Structural biology and drug discovery: Fighting the emergence of resistance in cancer and mycobacterial infections
This is part of our Distinguished Lecture series, which is aimed at a general audience. The event will be preceded by tea and cakes in the Queen's Building, from 17.00.
The emergence of drug resistance is a challenge that is facing drug discovery in both cancer and infectious disease. Next generation sequencing has shown that mechanisms of resistance to the same drug in different tumours or pathogens can vary extensively. The challenge will be one in personalised or precision medicine.
One approach is to exploit state-of-the-art methods to bring new drugs for different targets to the market, but this will be difficult to finance if patient populations are small. Structure-guided fragment-based screening techniques have proved effective in lead discovery - Astex, the company I cofounded, has a breast cancer on the market and eight in clinical trials. The method is effective not only for classical enzyme targets but also for less “druggable” targets such as protein-protein interfaces. Our approach involves a fast initial screening using biophysical techniques of a library of around 1000 compounds, followed by a validation step involving more rigorous use of related methods to define three-dimensional structure, kinetics and thermodynamics of fragment binding. The use of high throughput approaches does not end there, as it becomes a rapid technique to guide the elaboration of the fragments into larger molecular weight lead compounds. I will discuss progress in using these approaches for targets in cancer (protein-protein interfaces) and in Mycobacterium Tuberculosis and Mycobacterium Abscessus infections.
I will also review our new computational approaches using both statistical potentials and machine learning methods for understanding mechanisms of resistance. These have demonstrated that resistance does not only arise from direct interference of the resistance mutation to drug binding but can also result allosteric mechanisms, often modifying target interactions with other proteins. These lead to new ideas about repurposing and redesigning drugs and even in reclassifying patients in clinical trials.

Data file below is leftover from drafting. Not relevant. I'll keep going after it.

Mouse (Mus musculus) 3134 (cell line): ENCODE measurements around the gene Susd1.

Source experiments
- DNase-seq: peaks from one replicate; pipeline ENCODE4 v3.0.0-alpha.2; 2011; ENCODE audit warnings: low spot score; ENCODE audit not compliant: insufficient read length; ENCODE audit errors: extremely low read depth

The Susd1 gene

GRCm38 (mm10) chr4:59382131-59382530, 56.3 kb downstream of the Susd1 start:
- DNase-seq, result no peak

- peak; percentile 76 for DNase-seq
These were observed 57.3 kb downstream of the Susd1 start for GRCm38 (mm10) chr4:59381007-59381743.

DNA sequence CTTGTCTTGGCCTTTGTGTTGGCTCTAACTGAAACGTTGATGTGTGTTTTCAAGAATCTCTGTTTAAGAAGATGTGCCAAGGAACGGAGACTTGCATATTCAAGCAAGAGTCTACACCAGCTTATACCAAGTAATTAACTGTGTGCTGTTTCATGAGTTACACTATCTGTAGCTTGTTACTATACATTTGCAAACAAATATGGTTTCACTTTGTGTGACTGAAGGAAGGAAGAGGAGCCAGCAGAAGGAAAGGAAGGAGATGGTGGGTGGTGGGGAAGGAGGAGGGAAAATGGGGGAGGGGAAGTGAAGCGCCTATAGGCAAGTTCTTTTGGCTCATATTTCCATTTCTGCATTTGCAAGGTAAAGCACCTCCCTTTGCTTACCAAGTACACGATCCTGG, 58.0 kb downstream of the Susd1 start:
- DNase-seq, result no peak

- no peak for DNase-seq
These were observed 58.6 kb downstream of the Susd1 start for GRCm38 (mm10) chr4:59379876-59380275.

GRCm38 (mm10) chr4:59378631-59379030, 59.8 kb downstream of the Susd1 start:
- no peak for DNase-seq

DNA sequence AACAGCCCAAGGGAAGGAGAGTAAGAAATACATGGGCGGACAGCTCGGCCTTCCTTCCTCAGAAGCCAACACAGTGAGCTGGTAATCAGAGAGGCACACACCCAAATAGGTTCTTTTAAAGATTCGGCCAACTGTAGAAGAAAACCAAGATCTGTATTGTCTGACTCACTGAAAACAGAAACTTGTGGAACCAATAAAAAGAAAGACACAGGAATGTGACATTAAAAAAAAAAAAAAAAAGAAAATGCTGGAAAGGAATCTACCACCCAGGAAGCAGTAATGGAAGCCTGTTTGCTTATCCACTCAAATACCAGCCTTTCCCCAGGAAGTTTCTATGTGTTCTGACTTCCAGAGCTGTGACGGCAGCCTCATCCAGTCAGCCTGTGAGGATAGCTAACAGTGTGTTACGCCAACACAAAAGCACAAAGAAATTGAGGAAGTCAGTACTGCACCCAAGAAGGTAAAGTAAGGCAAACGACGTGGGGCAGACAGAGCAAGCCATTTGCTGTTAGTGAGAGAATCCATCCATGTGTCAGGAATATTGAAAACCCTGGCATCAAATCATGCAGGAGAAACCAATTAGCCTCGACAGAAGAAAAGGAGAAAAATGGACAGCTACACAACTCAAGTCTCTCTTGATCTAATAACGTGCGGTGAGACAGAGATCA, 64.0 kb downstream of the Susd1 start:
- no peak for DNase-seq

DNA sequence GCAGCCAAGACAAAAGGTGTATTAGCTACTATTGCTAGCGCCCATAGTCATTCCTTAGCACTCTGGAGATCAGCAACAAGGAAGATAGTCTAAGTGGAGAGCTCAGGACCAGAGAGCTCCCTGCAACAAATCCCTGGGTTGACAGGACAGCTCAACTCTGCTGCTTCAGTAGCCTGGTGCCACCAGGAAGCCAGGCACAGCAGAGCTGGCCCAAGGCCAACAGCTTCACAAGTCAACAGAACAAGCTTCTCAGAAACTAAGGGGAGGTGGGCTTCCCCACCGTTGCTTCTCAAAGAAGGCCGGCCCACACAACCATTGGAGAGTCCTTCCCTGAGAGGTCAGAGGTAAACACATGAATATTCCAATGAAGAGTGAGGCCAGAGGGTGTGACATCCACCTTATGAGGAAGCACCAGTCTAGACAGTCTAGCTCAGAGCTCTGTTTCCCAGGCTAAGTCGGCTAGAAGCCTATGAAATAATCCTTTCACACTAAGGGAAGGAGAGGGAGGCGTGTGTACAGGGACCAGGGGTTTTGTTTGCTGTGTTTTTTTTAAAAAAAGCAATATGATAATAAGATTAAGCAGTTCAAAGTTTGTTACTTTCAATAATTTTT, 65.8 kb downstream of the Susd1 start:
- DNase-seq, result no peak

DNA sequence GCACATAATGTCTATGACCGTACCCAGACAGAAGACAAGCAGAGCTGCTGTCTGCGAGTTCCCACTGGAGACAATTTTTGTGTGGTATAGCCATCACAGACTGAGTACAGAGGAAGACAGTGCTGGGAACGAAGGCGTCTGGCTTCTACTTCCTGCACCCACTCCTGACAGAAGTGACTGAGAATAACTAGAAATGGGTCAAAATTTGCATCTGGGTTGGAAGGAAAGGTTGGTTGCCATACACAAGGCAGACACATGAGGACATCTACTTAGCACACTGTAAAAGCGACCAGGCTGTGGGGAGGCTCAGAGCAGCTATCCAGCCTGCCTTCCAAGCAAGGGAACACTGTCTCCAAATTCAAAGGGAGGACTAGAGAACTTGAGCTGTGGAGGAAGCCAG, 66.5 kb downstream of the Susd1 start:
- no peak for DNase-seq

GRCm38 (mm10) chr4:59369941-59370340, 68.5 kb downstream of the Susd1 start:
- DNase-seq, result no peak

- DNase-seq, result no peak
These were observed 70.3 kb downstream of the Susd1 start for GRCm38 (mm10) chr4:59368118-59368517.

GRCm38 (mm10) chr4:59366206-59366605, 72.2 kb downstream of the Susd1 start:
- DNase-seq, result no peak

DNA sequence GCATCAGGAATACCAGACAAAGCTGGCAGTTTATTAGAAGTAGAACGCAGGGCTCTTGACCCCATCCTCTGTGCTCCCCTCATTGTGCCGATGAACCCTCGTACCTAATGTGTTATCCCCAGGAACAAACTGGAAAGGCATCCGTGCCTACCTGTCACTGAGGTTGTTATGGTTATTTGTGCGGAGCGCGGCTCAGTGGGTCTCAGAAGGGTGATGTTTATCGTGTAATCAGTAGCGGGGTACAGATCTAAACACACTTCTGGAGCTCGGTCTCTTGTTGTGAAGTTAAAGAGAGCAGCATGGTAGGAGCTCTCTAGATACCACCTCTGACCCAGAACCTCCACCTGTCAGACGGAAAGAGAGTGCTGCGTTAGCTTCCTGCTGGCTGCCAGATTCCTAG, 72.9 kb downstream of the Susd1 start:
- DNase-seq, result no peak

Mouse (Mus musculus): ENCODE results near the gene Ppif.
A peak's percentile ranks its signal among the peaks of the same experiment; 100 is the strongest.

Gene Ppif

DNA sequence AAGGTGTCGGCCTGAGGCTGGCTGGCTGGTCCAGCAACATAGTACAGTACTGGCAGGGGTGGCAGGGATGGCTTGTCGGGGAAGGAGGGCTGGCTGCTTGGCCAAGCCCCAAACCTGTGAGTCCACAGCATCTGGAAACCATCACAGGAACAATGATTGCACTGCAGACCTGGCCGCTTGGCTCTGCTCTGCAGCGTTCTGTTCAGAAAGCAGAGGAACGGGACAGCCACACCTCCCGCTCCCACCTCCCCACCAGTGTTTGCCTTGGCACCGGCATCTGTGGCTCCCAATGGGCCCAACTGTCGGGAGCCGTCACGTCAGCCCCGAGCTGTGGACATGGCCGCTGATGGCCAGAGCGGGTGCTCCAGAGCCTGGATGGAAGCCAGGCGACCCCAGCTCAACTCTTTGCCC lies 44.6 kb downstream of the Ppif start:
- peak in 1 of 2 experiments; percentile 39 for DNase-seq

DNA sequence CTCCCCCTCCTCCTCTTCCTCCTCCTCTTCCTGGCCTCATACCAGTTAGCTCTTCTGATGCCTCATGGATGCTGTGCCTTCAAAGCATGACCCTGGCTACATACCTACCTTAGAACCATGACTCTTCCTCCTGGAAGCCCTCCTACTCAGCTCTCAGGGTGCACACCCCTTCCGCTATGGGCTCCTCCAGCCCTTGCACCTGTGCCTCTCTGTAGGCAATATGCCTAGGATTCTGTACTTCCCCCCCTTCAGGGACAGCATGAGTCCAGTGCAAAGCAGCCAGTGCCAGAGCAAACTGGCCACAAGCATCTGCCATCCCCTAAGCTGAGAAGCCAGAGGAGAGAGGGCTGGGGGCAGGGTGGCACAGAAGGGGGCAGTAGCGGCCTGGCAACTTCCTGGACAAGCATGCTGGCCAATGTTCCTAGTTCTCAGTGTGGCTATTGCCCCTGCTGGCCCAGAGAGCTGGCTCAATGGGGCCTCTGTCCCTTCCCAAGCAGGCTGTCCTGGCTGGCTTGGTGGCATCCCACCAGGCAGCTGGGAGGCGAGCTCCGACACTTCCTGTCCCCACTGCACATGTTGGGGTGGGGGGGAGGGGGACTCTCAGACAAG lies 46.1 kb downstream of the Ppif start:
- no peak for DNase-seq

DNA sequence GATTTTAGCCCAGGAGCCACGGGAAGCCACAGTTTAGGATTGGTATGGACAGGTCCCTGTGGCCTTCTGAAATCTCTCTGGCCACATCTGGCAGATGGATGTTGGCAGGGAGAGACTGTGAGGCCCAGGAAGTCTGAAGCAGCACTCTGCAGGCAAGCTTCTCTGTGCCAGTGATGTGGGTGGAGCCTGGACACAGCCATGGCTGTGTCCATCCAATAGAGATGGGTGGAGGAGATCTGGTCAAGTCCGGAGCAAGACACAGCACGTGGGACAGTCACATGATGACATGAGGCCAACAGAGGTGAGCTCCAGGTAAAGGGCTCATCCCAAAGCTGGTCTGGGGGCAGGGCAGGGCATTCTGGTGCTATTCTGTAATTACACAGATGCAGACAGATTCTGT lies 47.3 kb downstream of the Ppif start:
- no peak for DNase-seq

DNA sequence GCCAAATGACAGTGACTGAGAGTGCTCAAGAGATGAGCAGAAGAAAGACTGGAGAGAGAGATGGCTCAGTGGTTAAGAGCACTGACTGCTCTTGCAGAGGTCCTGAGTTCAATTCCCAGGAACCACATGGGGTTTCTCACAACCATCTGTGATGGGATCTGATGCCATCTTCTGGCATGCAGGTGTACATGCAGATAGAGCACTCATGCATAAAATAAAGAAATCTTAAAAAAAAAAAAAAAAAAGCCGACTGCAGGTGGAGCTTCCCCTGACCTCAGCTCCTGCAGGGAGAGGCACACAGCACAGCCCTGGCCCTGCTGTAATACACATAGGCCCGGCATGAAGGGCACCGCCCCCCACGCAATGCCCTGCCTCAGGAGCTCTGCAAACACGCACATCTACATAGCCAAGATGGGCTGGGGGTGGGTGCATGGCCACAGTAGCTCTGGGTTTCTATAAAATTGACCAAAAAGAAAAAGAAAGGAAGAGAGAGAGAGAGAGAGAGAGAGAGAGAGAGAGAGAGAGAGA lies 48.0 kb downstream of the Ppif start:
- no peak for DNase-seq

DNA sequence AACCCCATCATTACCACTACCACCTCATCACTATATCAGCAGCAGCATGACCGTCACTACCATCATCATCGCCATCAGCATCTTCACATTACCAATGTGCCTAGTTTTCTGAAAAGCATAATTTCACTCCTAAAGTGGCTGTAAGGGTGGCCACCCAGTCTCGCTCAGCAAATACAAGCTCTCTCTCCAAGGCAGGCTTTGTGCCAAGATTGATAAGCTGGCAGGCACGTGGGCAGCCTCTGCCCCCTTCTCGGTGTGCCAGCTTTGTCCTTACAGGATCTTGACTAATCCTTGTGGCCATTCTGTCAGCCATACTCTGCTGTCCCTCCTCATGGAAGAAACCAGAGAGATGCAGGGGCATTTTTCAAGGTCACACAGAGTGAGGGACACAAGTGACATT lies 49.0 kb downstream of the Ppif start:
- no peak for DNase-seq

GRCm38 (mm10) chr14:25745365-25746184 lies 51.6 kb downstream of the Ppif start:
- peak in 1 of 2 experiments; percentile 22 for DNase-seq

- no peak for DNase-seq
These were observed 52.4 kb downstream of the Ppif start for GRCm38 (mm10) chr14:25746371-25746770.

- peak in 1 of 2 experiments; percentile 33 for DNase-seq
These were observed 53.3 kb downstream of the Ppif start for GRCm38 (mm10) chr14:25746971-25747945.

Tom Blundell maintains an active laboratory as Director of Research and Professor Emeritus in the Department of Biochemistry, University of Cambridge, where he was previously Sir William Dunn Professor and Head of Department between 1996 and 2009, and Chair of School of Biological Sciences between 2003 and 2009. He has previously held teaching and research positions in the Universities of London, Sussex and Oxford.
Tom began his research career in Oxford, working with Nobel Laureate Dorothy Hodgkin on the first structure of a protein hormone, insulin. He has made major breakthroughs on the structural and computational biology and biophysics of hormones and growth factors (insulin, glucagon, NGF, HGF, FGF), receptor activation, signal transduction and DNA repair, important in cancer, tuberculosis and familial diseases. His recent work has focused on the multiprotein systems important in cell regulation and signaling. He has described complex assemblies of FGFR and Met receptor systems necessary for high signal to noise in cell signalling. He has also worked on the structural biology of the components of DNA double-strand-break repair, both Non-Homologous End Joining including DNA-PK and Homologous Recombination, focusing on Rad51 and BRCA2.
He has produced many widely used software packages for protein modelling and design, including Modeller (~10,500 citations) and Fugue (~1200 citations), and for predicting effects of mutations on protein stability and interactions (SDM & mCSM), to understand cancer & drug resistance.
He has published ~600 research papers, including ~40 in Nature and Science, and has an H-factor of 109.
Tom has developed new approaches to structure-guided and fragment-based drug discovery. In 1999 he co-founded Astex Therapeutics, an oncology company that has eight drugs in clinical trials and that was sold in 2013 as Astex Pharma to Otsuka for $886 million. In parallel in the University of Cambridge he has developed structure-guided fragment-based approaches to drug discovery for difficult targets involving multiprotein systems and protein-protein interactions for the Met receptor and DNA double-strand break repair Rad51-Brca2 complexes, based on his basic research programmes. He has also been targeting ~10 Mycobacterium tuberculosis proteins as part of the Gates HIT-TB and EU-FP7 MM4TB consortia, including structural and biochemical studies of resistance mutations to first-line drugs.
Tom was a member of PM Margaret Thatcher’s Advisory Council on Science & Technology (1988-1990), Founding CEO of Biotechnology and Biological Sciences Research Council, 1991-1996 (Chair 2009-2015), Chairman, Royal Commission on Environment (1998-2005), Deputy Chair of Institute of Cancer Research 2008-2015 and President of UK Science Council, 2011- 2016.